Arranging a Kid Swap

The following is a guest post by Angie of Many Little Blessings and The Homeschool Classroom.

While I love that we made the decision to start homeschooling four years ago, I would occasionally think that I wished I could just have a couple of hours to just get caught up on things without the kids around.

Imagine my surprise when I casually mentioned this desire to a friend, and her response was, “Let’s do it!”

It has been such a blessing that I wished I had done something like this sooner.  Not only do my friend and I each have four hours a month when we get some free time to run errands, have appointments, work on projects, or just relax, but our kids get to spend eight hours a month together.  As my friend pointed out one day, “I love that the kids think we’re doing them a favor by letting them get together!”

This kind of arrangement can be doable for almost any family, as long as you have another family (or two) that would like to participate with you.  It will be important beforehand, however, to come up with some basic ground rules and guidelines, which will look different for different situations (i.e. your family will arrange things differently than mine and my friend’s family arrange it).

Our Basic Structure for “Kid Swap”

Every other week, our families get together on a Friday afternoon from noon – 4 pm.  The host Mom is responsible for serving lunch to everyone.  This allows the Mom that is dropping kids off to not have to worry about feeding the kids quickly before dropping them off.  (Plus, the kids all like having lunch together.)  The host Mom will also serve a snack at some point during the afternoon.

The host Mom will occasionally plan an activity for the kids, but we agreed from the beginning that that was never going to be required.  If a mom wanted to, then she could.  If she just wanted to let the kids play the whole time, then that would be fine too.

The mom that is dropping kids off is expected to pretty much drop and go.  It’s not that we don’t like to see each other (my friend and I), but we’re more likely to do a little visiting at 4 pm when we do the pick-up. We both understand that this time is precious.

In your arrangement, of course, you could form a basic structure that works best of your families.  The only important thing is that everyone involved agrees with the structure.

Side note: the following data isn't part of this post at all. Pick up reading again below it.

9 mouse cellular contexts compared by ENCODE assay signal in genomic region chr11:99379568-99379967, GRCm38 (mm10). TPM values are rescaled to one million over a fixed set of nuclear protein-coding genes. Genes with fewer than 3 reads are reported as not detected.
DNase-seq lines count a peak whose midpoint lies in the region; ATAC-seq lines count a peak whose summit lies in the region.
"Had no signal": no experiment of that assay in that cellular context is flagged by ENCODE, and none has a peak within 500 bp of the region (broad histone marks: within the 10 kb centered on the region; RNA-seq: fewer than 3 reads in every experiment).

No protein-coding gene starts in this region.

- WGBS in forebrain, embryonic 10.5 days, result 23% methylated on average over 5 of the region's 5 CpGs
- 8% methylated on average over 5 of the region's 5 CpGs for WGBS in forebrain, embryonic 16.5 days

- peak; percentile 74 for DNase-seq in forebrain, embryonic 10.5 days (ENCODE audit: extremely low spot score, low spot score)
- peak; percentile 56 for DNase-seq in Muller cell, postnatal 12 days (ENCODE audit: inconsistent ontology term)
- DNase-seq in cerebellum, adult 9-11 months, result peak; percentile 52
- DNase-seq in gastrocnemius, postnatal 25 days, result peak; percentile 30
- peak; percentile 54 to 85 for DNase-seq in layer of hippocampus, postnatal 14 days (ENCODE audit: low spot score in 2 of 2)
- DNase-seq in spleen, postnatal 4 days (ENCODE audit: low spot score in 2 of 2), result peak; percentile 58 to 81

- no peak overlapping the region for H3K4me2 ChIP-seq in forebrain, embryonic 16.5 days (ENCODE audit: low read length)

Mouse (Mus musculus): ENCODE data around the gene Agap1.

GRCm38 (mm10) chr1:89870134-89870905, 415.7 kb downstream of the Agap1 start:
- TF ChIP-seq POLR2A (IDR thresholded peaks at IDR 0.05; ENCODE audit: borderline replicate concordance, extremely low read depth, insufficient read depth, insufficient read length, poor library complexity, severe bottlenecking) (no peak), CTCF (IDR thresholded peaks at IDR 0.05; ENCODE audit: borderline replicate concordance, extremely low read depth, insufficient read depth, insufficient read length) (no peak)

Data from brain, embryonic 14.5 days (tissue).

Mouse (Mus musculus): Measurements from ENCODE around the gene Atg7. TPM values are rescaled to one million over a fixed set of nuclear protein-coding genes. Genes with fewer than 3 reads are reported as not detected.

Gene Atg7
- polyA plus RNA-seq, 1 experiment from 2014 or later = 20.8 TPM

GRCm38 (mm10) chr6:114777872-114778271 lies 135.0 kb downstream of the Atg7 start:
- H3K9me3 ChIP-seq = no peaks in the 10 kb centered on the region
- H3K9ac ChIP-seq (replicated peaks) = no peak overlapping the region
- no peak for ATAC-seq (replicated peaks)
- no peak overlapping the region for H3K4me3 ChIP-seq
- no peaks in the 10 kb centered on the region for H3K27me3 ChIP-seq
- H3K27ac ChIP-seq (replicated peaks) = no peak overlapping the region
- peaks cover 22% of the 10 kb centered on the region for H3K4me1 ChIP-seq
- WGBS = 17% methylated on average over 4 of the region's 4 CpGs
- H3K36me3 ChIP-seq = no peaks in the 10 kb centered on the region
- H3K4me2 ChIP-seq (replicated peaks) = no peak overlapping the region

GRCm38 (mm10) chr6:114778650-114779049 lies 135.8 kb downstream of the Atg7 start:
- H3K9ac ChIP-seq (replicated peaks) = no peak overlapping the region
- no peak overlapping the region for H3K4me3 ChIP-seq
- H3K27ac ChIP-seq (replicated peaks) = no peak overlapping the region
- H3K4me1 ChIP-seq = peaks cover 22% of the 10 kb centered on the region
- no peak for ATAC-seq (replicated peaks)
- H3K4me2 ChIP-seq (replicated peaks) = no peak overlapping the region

Before starting, we agreed that we didn’t want it to be stressful for the host mom.  We wanted her to be able to be there for the kids, but not to have to spend every moment watching the children.  Because of this, we decided that only children who were old enough to be independent could be included.

This means that with my youngest being six, all three of my children go.  However, my friend has five children, and only four of them participate, with her six month old staying with her.  We previously had another friend who also did this swap with us.  She has six children, and her youngest (who was two at the time) had to stay with her.

Other than the expectation of lunch and a snack, we don’t have a lot of other guidelines.  Our families have similar parenting styles, a shared faith, and children of very similar ages.  This means that we’ve been able to be very free about what happens during our swaps.  My kids roam around the woods with her children at their house, and her kids are allowed to play video games (which they don’t have at home) at my house.

If you don’t have similar parenting styles as the family (or families) that you have a kid swap arrangement with, it might be more important to agree upon more guidelines than what we have.

The Benefits

Not only do my friend and I benefit from time alone, we also both look forward to our weeks as the host Mom too!  Our kids are all fun, sweet kids, so it’s not hard work having the group of seven kids at once.

I can definitely say that my children have benefited so much from this arrangement.  As kids from the suburbs, they love the chance to go to their friends in the country who have woods, a creek, chickens, pigs, and lots of adventure.

I hope that our house also offers something to our friends.  Above all, I know that the kids all benefit from being together.  They genuinely enjoy each other’s company, so time for building and sustaining their friendships is the best benefit.

The Bottom Line

If a kid swap sounds appealing to you, try approaching another family (or two) that you think might be interested.